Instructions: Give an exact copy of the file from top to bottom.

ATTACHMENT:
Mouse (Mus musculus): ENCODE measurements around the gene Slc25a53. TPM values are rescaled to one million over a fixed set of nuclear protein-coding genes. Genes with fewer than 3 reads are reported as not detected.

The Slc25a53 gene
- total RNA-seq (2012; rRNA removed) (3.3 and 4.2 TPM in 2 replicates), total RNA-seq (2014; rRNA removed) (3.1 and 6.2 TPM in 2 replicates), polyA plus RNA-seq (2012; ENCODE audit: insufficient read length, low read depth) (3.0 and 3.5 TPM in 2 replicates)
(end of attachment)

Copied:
Mouse (Mus musculus): ENCODE measurements around the gene Slc25a53. TPM values are rescaled to one million over a fixed set of nuclear protein-coding genes. Genes with fewer than 3 reads are reported as not detected.

The Slc25a53 gene
- total RNA-seq (2012; rRNA removed) (3.3 and 4.2 TPM in 2 replicates), total RNA-seq (2014; rRNA removed) (3.1 and 6.2 TPM in 2 replicates), polyA plus RNA-seq (2012; ENCODE audit: insufficient read length, low read depth) (3.0 and 3.5 TPM in 2 replicates)